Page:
How the United States plan to normalise relations with Cuba

Cuba & USAWhen there’s so much political doom and gloom around the world, it’s important to celebrate the little steps forward for humanity when they actually arrive and this week saw a pretty big one as Barack Obama and Cuban president Raul Castro announced a new phase of bilateral relations. Following on from fifty five years of what amounts to serious estrangement between the close neighbours, it was announced that efforts would be made to normalise relations, in particular by the U.S.

While we can understand why trade sanctions and travel restrictions were put in place in the first place, they’ve just felt a little mean-spirited and unforgiving in recent years, which is why the news is such a positive change of stance. The improved relationship hasn’t necessarily swept all of the problems away as such, so there’s still a long way to go before everything is hunky dory, but it’s definitely a positive move in the right direction.

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The biggest negative that remains untouched as a result of the announcement to normalise relations with Cuba is the trade embargo that was put in place in 1961 following the nationalisation of US companies in Cuba. However, it’s clear that the announcements by Obama and Castro on the 17th December 2014 signals the possibility of it being lifted in the not too distant future, which would boost both economies in one fell swoop.

The first item in the plans to normalise relations is the news that Obama intends to re-open the U.S. embassy in Havana, which will then act as the country’s perm infant base in Cuba, helping to increase dialogue between the key stakeholders. The capital city lies just a hundred or so miles south of Key West in Florida, but for years now it might as well have been on the moon, but with an Embassy in place it should help to normalise the divide between everyday American’s and Cubans as much as it does for the governments.

This will be added to by plans to further relax travel between the two countries, but this will be confined to family visits; official U.S. government business, foreign governments, and certain intergovernmental organizations; journalist activity; professional research and meetings; education; religious activities; public performances, clinics, workshops, athletics and other competitions, and exhibitions; support for the Cuban people and humanitarian projects; activities of private foundations or research or educational institutes; exportation, importation, or transmission of information or information materials; and certain export transactions that may be considered for authorization under existing regulations and guidelines.

As you can probably see from the information above (sourced from The White House’s fact sheet on the announcement) things are a long way away still from the average American or Cuban being able to just jump on a flight for a holiday, but it’s a start. If things go well and relations do genuinely improve in the coming years it would undoubtedly be the next logical step to breaking down the barriers that have been in place since the sixties. Both America and Cuba are stunning places to visit, so being unable to must be frustrating, so it would be good to see this travesty removed at some time in the not too distant future.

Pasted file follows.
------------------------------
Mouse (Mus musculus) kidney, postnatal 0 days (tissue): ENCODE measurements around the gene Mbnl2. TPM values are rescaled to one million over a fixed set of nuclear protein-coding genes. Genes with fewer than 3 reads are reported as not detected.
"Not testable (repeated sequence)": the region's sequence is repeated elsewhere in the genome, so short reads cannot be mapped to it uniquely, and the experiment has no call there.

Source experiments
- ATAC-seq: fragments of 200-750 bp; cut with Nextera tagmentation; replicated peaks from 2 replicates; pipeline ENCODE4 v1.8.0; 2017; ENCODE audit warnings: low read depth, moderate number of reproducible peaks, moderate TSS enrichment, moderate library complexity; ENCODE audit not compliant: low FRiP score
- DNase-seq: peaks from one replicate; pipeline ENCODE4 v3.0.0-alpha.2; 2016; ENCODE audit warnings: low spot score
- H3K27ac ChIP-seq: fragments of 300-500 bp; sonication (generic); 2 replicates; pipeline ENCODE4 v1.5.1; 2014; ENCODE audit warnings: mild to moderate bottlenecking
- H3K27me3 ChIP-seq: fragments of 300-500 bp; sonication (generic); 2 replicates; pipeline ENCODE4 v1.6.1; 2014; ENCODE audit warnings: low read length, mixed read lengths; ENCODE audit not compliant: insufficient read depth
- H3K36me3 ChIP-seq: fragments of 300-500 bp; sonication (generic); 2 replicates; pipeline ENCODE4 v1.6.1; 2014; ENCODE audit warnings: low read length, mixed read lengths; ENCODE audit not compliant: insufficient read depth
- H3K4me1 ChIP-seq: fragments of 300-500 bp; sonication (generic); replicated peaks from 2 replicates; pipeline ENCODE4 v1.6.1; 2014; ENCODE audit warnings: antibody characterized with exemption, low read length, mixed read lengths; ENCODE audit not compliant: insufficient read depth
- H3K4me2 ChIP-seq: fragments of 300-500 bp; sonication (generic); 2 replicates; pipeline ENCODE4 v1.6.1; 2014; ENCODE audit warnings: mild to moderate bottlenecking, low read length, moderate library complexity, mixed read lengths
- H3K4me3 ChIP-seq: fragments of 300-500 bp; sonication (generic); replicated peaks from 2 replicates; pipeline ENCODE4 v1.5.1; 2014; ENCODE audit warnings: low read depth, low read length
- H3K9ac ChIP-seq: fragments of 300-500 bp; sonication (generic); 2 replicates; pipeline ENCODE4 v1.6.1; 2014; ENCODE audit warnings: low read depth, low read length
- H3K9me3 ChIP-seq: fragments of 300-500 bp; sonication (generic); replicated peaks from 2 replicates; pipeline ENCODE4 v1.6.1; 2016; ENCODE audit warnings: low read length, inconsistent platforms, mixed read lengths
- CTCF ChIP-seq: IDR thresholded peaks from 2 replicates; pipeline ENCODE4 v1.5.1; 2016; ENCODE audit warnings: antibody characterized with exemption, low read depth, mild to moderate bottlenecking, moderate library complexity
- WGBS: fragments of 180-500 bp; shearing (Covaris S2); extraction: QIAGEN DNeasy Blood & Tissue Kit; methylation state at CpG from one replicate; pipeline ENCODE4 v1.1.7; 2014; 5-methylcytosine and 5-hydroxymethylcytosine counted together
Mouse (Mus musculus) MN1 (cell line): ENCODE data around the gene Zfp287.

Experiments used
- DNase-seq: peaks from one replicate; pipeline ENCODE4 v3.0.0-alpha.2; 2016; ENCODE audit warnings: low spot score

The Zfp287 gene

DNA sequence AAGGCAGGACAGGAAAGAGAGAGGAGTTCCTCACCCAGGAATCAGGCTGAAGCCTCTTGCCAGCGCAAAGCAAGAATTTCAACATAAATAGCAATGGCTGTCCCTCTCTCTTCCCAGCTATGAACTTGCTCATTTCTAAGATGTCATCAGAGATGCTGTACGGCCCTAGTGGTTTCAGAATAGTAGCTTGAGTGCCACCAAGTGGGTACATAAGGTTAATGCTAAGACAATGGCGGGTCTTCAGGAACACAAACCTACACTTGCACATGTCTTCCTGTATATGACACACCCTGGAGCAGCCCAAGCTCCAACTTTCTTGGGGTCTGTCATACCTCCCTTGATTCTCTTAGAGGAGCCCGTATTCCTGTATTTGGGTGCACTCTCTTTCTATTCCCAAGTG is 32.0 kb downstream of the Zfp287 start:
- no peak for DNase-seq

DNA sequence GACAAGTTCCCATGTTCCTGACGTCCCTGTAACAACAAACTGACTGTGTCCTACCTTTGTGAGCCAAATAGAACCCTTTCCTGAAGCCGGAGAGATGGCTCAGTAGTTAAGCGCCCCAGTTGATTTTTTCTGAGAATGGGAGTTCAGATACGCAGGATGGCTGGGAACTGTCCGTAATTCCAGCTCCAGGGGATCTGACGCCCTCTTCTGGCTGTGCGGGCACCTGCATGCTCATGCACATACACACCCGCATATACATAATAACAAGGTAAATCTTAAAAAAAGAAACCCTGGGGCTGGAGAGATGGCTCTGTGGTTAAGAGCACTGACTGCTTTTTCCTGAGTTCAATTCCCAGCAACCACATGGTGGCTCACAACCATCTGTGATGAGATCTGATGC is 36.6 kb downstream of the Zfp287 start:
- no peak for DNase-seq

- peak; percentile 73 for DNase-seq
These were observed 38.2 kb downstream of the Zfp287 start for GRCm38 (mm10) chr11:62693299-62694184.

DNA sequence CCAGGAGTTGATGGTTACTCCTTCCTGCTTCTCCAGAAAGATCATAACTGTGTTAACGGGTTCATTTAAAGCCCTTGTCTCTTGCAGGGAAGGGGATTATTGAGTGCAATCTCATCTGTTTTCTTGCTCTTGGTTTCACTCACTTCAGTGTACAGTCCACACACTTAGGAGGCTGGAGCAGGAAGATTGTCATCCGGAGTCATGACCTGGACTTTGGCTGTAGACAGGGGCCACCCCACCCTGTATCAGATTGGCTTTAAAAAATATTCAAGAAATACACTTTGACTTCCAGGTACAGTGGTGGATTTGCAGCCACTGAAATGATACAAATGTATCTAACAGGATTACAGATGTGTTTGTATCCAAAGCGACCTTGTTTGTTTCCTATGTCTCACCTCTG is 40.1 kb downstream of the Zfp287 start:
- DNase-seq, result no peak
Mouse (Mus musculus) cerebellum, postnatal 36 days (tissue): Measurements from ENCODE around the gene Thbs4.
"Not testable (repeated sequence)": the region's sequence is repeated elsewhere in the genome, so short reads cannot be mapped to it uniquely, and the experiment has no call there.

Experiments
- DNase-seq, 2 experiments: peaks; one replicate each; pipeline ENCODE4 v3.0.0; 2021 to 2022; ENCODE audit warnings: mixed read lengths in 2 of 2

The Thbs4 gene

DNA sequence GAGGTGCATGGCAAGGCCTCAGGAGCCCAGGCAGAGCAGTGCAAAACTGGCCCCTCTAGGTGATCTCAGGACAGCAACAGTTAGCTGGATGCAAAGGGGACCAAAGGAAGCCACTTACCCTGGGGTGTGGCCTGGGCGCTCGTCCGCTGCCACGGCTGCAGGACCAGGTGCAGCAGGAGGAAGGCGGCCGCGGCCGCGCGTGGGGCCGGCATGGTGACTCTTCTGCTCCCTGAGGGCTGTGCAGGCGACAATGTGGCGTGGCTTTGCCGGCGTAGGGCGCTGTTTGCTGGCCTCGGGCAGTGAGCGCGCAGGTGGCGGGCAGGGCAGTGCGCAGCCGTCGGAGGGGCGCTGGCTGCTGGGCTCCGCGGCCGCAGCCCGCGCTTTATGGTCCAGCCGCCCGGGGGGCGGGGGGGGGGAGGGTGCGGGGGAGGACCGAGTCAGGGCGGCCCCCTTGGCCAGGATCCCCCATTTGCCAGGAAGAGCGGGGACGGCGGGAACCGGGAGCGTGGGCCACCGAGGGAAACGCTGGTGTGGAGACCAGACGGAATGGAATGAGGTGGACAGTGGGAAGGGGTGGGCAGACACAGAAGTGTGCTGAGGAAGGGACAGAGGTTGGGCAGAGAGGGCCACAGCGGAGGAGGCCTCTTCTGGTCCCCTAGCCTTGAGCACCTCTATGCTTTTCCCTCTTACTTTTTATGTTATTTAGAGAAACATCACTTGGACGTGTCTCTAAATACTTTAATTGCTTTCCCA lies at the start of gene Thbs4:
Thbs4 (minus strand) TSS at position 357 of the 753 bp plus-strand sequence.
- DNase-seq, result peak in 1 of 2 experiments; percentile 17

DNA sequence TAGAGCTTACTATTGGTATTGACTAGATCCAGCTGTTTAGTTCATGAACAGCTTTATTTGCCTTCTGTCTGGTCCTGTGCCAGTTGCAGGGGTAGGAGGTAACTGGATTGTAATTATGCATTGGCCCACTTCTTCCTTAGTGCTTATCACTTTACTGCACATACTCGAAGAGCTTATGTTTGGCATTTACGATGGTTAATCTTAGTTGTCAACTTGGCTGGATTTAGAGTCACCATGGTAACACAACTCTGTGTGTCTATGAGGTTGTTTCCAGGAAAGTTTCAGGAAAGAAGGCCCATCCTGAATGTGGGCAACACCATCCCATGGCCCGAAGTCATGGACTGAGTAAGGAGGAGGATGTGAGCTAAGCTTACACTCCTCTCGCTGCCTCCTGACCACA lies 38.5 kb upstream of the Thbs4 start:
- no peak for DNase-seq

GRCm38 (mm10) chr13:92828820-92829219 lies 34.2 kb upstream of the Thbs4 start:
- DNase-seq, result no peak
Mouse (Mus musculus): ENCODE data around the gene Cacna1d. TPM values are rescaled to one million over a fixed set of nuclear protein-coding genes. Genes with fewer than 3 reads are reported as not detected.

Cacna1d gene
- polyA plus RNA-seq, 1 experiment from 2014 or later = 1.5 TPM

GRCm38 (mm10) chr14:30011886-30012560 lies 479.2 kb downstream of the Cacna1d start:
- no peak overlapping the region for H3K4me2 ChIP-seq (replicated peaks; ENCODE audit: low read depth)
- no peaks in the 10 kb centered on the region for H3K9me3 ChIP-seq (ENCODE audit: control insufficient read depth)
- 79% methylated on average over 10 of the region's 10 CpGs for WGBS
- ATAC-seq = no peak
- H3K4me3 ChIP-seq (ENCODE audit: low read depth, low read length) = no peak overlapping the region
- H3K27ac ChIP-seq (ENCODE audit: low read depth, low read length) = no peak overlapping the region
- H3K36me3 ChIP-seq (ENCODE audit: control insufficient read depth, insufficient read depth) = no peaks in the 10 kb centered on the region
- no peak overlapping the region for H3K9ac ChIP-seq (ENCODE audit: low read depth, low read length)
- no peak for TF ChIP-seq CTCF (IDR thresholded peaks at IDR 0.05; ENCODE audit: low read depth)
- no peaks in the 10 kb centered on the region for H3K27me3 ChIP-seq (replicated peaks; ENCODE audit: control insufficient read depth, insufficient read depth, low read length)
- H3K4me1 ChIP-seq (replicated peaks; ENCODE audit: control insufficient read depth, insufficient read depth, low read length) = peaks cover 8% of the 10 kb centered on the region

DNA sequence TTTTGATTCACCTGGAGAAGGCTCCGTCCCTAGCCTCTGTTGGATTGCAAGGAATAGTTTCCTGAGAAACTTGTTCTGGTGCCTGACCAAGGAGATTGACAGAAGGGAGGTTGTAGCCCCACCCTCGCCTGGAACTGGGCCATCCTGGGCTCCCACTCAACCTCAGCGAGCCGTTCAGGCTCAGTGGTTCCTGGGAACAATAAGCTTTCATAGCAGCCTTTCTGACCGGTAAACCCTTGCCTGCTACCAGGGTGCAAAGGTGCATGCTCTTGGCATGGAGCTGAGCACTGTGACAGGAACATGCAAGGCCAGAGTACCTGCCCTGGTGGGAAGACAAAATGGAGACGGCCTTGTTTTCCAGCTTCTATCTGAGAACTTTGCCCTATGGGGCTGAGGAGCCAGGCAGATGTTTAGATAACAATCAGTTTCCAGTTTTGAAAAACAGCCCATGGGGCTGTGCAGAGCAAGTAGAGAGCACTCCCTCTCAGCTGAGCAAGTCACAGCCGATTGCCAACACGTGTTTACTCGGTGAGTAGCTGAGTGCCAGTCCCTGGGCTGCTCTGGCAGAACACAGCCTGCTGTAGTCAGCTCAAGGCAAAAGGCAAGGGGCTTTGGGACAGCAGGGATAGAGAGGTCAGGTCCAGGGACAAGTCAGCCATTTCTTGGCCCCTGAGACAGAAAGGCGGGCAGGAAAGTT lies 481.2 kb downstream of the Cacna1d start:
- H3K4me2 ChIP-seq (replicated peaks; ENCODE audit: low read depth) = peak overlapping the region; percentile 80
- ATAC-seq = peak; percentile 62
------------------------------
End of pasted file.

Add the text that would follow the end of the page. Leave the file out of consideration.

There’s also an intention on the part of the United States government to review the designation of Cuba as a sponsor of terrorism, which has been in place since 1982 without any significant investigation as to the relevance of their continued placement on the list in recent years. Obama has asked John Kerry, his Secretary Of State, to review the designation and return with a report on the subject within the next six months, which should give them enough time before the 2016 election to act on the findings of the report potentially.

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Financial restrictions are also the the sights of the U.S. government, within the tight constraints of expanded commercial sales and exports from the United States of building materials for private residential construction and agricultural equipment for small farmers for the most part. Licensed US travellers to Cuba will also be authorised to import additional goods in their return to the states to the tune of $400, and of this a maximum of $100 can be made up of tobacco products. The results of these two changes will be a boosted Cuban economy, the potential for the U.S. to promote private business and an easier process for United States citizens to get their hands on Cuban cigars.

Finally, the normalisation of relations has set out a plan to improve communications links between Cuba and the U.S. The aim is to increase the penetration of Internet access for the people of Cuba above its current 5% and this will be done through a process of relaxing the commercial export of certain consumer communications devices, related software, applications, hardware and services. In addition to this, telecomms providers will be allowed to establish the necessary systems and infrastructure in Cuba to provide commercial telephone and internet services.

The motivation for the change of stance is undoubtedly complex, but a big thanks has got to go to Pope Francis, who apparently helped to broker the talks that took place between Barack Obama and Raul Castro in the build-up to the announcement. However, other key factors in the move away from isolationist policies include economic benefits and the recognition on the current U.S. government’s part that the only way to instigate change was for them to change their stance away from what have been largely ineffective policies on Cuba.

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